The mountain lion goes by many names like the cougar, catamount, or panther, but whatever name we choose to call this amazing animal, it remains a unique feline because of its special physical features and skill set. Just like the other species of small cats, the mountain lion is built to be an exceptional hunter.
However, mountain lions have a peculiar characteristic that one might not expect from a predator, and it has something to do with their sense of smell.
Do Mountain Lions Have A Good Sense Of Smell?
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While mountain lions have heightened senses that make them excellent predators, they have a poor sense of smell. This might come as a surprise to others because many predatory animals can detect the scent of their prey from afar.
Other notable predators from the family of felines such as lions and leopards have an acute sense of smell to help them track down their food. As for mountain lions, their limited sense of smell has no use when they are hunting their prey.
Is The Mountain Lion’s Sense Of Smell Its Least Developed Sense?
Fortunately for mountain lions, whatever they lack in the scent department is offset bigtime by their other special abilities. Therefore, they still remain a formidable predator in their natural habitat. This is certainly bad news for their prey who might have expected to fare a little better.
The sense of smell is the mountain lion’s weakest tool at its disposal, especially when it comes to hunting. On the flip side, their best-developed sense is their vision.
The mountain lion’s excellent eyesight comes in handy when it’s time to look for prey. Hunting in the dark actually gives mountain lions an advantage because the retinas of their large eyes are equipped with more rods than cones– a perfect night vision setup.
Mountain lions also benefit from their enhanced hearing. Their auditory receptors are so sensitive that these animals can hear high-frequency sounds, giving their prey no chance to hide no matter how quiet they try to be.
Do Mountain Lions Have A Worse Sense Of Smell Than Humans?
Humans reading this article should not feel cocky and believe that they have an edge over a powerful animal like the mountain lion. In terms of detecting scent, mountain lions still beat humans by a large mile. The mountain lion’s sense of smell, while bad for a predator, is still about thirty times as effective as our own sense of smell.
Mountain lions are still more likely to identify scents in their surroundings than humans. In the feline family, lions and tigers are better at tracking down their prey or sensing danger through smell. Nonetheless, this is no big deal for mountain lions because they do not use their sense of smell for the same purpose. They have other uses for it, which will be discussed in the next section.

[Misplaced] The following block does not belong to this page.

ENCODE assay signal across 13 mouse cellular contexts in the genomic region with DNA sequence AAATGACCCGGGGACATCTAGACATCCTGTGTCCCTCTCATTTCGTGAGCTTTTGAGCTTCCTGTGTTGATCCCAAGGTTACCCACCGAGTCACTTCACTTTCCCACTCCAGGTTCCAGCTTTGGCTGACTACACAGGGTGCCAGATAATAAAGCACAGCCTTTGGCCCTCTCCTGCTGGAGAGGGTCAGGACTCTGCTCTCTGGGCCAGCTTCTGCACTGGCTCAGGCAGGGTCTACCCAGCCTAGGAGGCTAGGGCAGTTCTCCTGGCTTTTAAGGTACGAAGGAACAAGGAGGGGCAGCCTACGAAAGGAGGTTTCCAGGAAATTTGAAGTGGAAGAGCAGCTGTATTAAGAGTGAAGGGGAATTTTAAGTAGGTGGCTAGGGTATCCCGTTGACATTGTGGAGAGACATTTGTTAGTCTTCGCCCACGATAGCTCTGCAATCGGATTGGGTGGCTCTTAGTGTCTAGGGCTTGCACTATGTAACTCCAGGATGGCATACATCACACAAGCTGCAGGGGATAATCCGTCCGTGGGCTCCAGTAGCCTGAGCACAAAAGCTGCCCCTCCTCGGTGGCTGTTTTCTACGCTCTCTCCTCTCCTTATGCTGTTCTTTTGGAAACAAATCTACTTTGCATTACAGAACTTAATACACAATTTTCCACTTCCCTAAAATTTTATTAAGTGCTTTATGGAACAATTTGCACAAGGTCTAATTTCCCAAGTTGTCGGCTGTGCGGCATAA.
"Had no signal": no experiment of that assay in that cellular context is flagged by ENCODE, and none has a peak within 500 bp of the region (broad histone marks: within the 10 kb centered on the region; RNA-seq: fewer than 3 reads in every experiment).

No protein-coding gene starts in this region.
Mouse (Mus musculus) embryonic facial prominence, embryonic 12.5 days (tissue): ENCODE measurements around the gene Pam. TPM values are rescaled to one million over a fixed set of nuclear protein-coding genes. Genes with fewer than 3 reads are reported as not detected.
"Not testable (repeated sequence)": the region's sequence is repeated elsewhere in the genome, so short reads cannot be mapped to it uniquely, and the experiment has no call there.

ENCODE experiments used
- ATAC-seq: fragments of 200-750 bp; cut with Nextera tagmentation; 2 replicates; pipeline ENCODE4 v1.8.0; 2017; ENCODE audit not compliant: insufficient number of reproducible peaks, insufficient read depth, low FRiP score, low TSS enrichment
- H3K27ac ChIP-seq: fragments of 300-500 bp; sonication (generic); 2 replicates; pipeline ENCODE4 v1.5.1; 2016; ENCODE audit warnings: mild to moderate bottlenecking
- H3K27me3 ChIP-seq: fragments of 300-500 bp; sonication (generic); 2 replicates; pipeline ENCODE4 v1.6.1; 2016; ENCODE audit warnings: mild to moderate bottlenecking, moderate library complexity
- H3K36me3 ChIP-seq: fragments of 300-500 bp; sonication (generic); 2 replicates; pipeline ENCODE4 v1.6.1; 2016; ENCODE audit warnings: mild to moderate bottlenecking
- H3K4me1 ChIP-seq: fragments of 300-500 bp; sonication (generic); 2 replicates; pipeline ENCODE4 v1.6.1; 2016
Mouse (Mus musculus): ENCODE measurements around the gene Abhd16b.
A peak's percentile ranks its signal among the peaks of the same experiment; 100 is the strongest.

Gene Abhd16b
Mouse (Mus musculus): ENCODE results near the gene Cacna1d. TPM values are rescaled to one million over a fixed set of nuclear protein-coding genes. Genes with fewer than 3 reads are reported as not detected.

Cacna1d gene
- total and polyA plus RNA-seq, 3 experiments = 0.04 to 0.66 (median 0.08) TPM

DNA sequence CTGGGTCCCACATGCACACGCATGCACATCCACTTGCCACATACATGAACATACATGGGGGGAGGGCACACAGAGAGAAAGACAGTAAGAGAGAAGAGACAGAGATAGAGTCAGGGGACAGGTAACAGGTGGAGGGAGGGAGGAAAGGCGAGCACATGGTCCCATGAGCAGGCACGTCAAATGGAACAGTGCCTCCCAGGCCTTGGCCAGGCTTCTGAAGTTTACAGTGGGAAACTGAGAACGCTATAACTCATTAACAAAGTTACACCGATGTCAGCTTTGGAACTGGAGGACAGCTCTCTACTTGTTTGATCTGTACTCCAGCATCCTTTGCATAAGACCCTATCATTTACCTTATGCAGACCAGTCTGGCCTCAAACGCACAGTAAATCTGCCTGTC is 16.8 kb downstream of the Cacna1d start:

What Do Mountain Lions Use Their Noses For?
Even though the sense of smell of mountain lions is not as developed as their other senses, these animals still have an important use of their noses. As the old saying goes, “We must make the most of what we are given,” a saying that applies to mountain lions and their limited ability to smell.
Hunting For Prey
Compared to other predators, mountain lions do not utilize their sense of smell in hunting down their prey. It is unlikely for a cougar to detect the scent of their food in the air. Thanks to their extraordinary hearing and sight, these large cats are still capable of locking on their target from afar, even though their noses have no contribution to accomplishing that task.
Sensing Danger In Their Surroundings
It is also unusual for a mountain lion to use its nose to sense imminent danger. Some terrestrial animals, wolves, in particular, can be alerted by their sense of smell when an intruder enters their territory. This is not the case with mountain lions, although their ultra-sensitive hearing can do that job for them.
Communicating With Other Mountain Lions
Mountain lions do not rely too much on their sense of smell to communicate with fellow cougars. The best way for these animals to communicate with each other is to create sounds, which they can pick up easily with their excellent hearing.